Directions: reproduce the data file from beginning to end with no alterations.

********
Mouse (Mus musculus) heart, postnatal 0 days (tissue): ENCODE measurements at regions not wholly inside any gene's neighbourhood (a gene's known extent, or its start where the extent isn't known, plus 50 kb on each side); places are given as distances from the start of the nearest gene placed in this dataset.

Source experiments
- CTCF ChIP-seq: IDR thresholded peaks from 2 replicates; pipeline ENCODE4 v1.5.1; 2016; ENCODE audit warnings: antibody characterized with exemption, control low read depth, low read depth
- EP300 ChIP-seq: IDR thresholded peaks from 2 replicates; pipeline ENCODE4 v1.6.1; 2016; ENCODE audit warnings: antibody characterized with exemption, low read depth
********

Mouse (Mus musculus) heart, postnatal 0 days (tissue): ENCODE measurements at regions not wholly inside any gene's neighbourhood (a gene's known extent, or its start where the extent isn't known, plus 50 kb on each side); places are given as distances from the start of the nearest gene placed in this dataset.

Source experiments
- CTCF ChIP-seq: IDR thresholded peaks from 2 replicates; pipeline ENCODE4 v1.5.1; 2016; ENCODE audit warnings: antibody characterized with exemption, control low read depth, low read depth
- EP300 ChIP-seq: IDR thresholded peaks from 2 replicates; pipeline ENCODE4 v1.6.1; 2016; ENCODE audit warnings: antibody characterized with exemption, low read depth